Nigeria Opens Secret Prison In Lagos…To Hold & Interrogate Suspected High-Level Boko Haram Members

Guantanamo Bay detention camp, Cuba
ABUJA, Nigeria (AP) - Nigeria is opening a secret detention center to hold and interrogate suspected high-level members of a radical Islamist sect responsible for hundreds of killings this year alone, a security official has told The Associated Press.

While the facility could create a more cohesive effort among disparate and sometimes feuding security agencies in Nigeria to combat the sect known as Boko Haram, it raises concerns about its possible use for torture and illegal detentions. Nigeria's security forces have notorious human rights records, with a documented history of abusing and even killing prisoners.

The prison is in Lagos, far from the violence plaguing the country's predominantly Muslim north, where Boko Haram carries out frequent bombings and ambushes, said the security official, who is directly involved in the project. He spoke on condition of anonymity because he was not authorized to discuss the facility with journalists.

"All suspects arrested will be taken to the center and would be interrogated by a security group" the official said. He declined to say exactly where it is or how many inmates it can hold. He said authorities are arranging to transport suspects to Lagos, Nigeria's largest city located in its southwest.

The detention center was created at the orders of Nigeria's National Security Adviser Gen. Andrew Owoye Azazi, the official said. Azazi's telephone number is unlisted and the AP was unable to contact him for comment.
Guantanamo Bay detention camp, Cuba
Ekpeyong Ita, the director-general of the Nigeria's secret police agency known as the State Security Service, declined to comment Thursday [Apr. 19] when the AP asked him about the prison.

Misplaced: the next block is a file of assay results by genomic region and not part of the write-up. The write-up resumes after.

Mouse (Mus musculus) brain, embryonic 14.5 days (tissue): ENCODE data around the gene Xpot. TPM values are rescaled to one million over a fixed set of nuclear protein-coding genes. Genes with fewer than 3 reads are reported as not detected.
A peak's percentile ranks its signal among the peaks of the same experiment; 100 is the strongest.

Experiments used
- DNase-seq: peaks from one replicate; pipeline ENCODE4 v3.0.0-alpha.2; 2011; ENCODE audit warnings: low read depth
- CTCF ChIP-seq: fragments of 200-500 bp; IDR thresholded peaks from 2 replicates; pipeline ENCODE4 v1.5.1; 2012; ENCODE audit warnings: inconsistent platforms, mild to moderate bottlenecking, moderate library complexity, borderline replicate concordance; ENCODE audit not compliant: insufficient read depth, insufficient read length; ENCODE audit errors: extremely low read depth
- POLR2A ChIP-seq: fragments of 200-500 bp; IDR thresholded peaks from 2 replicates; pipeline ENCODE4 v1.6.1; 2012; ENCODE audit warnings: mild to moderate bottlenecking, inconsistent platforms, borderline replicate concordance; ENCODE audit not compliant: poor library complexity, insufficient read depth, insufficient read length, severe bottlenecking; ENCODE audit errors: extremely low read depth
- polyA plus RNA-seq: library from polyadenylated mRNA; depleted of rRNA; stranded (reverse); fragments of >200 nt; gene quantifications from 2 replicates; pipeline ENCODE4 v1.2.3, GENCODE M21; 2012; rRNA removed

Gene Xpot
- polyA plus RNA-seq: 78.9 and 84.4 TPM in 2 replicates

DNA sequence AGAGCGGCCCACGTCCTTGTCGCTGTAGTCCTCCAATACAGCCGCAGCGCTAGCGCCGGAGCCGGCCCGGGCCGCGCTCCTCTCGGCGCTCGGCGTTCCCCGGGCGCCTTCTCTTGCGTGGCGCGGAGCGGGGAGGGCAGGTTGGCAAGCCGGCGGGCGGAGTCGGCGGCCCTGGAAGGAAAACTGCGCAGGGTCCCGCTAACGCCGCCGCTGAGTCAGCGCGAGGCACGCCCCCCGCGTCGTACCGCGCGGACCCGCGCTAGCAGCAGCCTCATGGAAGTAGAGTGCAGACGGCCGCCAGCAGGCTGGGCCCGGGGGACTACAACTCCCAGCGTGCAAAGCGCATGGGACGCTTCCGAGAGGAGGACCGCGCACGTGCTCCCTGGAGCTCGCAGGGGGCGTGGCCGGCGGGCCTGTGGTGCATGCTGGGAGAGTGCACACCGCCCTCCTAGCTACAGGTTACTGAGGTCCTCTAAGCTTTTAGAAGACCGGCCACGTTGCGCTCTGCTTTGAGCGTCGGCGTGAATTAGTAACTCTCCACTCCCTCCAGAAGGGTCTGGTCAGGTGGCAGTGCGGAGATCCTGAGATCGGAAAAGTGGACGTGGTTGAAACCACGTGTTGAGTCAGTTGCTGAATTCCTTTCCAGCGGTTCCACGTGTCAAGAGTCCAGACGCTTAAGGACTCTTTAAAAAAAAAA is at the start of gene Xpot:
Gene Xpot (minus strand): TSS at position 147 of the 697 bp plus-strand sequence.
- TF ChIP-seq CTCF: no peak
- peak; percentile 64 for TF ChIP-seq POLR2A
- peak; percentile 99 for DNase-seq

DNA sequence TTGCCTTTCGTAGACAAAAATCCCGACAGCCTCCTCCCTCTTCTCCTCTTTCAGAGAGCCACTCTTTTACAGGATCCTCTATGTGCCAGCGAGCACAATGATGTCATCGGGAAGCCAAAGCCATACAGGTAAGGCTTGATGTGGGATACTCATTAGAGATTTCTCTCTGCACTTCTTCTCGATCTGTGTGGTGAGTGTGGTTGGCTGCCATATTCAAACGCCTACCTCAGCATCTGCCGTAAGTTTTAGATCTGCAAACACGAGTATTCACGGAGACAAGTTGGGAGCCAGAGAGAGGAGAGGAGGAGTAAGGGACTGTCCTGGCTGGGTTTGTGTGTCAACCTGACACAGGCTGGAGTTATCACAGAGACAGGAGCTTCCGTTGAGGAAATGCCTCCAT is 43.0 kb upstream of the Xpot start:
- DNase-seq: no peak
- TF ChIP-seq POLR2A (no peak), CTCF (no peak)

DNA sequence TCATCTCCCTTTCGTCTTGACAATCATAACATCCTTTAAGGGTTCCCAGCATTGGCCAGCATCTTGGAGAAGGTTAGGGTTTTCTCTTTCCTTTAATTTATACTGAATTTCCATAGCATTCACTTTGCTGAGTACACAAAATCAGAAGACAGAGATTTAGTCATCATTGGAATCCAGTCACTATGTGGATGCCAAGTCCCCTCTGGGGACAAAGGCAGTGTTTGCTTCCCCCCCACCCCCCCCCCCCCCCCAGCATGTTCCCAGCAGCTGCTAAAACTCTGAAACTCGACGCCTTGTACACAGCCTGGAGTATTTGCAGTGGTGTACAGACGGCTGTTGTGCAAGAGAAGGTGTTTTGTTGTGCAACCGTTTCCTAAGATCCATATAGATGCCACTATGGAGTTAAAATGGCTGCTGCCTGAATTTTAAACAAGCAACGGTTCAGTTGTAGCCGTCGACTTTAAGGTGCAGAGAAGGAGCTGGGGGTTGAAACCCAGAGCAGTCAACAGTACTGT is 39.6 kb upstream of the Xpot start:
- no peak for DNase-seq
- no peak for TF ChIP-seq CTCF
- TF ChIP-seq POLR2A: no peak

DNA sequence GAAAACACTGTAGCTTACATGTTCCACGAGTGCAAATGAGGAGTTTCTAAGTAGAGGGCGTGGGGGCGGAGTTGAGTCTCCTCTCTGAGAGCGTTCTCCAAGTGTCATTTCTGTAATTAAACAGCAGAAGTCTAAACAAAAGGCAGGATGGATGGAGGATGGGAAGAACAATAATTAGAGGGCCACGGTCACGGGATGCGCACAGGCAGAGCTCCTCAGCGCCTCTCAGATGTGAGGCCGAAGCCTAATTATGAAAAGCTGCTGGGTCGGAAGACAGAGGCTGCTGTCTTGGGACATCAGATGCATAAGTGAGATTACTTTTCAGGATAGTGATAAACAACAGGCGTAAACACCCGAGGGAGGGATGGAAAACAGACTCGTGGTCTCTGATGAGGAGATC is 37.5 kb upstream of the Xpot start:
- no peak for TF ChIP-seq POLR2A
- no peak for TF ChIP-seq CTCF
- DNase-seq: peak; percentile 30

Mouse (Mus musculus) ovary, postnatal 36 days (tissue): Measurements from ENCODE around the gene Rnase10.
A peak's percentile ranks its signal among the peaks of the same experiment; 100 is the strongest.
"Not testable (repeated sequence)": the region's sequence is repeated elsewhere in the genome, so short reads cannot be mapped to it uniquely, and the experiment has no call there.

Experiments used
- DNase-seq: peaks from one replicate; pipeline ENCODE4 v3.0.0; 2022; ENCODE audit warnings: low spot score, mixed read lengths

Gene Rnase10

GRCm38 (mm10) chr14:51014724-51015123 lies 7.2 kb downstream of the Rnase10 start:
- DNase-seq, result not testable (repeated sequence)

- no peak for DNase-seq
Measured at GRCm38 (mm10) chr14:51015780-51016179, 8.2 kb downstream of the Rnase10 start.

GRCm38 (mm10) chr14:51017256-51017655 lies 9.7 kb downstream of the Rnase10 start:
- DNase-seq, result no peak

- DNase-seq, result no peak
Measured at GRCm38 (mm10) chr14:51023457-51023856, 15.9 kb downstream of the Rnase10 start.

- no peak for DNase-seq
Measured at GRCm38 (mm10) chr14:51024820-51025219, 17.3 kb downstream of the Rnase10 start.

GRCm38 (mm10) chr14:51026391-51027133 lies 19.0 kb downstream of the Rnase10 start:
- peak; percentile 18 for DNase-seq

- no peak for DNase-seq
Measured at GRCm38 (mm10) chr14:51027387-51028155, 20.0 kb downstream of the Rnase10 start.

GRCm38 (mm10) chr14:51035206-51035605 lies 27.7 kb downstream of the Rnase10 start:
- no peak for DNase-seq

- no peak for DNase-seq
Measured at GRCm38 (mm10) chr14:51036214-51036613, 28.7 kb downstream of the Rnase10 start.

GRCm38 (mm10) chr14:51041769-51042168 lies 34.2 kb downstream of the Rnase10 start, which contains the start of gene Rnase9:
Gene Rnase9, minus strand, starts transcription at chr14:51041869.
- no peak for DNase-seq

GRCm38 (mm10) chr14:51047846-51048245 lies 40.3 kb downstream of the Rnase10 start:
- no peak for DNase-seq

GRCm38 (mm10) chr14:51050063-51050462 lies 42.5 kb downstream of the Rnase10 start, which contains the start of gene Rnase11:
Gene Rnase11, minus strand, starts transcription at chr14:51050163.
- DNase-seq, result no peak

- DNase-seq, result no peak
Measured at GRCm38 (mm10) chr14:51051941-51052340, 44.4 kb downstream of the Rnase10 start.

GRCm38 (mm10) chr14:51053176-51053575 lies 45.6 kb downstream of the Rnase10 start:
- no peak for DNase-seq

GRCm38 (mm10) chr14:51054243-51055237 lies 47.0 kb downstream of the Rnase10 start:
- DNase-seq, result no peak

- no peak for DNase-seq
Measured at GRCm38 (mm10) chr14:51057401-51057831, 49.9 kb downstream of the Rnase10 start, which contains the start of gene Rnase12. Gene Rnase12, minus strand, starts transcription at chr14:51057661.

Minutes later, secret police spokeswoman Marilyn Ogar called an AP journalist and said anyone with information about the purported prison should go to the courts instead of talking to journalists. She refused to confirm or deny the prison's existence.

"Whatever we do, we're running a democratic system that respects the rule of law," the spokeswoman said.

It was not immediately clear why the government would open the detention center in secret. However, Boko Haram has carried out high-profile attacks on federal prisons in the country in the past that has seen hundreds of inmates escape.

Ogar, the secret police spokeswoman, appeared later Thursday on the state-run Nigerian Television Authority before the AP published its story. In an interview, she said that a "group of disgruntled people have gone to the foreign media to say that Nigeria has now produced another Guantanamo Bay", referring to the U.S. military detention camp in Cuba.

It is unclear whether any foreign governments have offered Nigeria advice or assistance in opening the detention center. U.S. Ambassador to Nigeria Terence P. McCulley, speaking to journalists April 4, said the U.S. is "working with the Nigerian government to help them develop a counterterrorism strategy that includes perhaps a center even to better coordinate information and intelligence that they receive."

But Deb MacLean, a U.S. Embassy spokeswoman, told the AP that she was unaware of the new detention center and said that the U.S. had no role in it.

Jon Gambrell, AP

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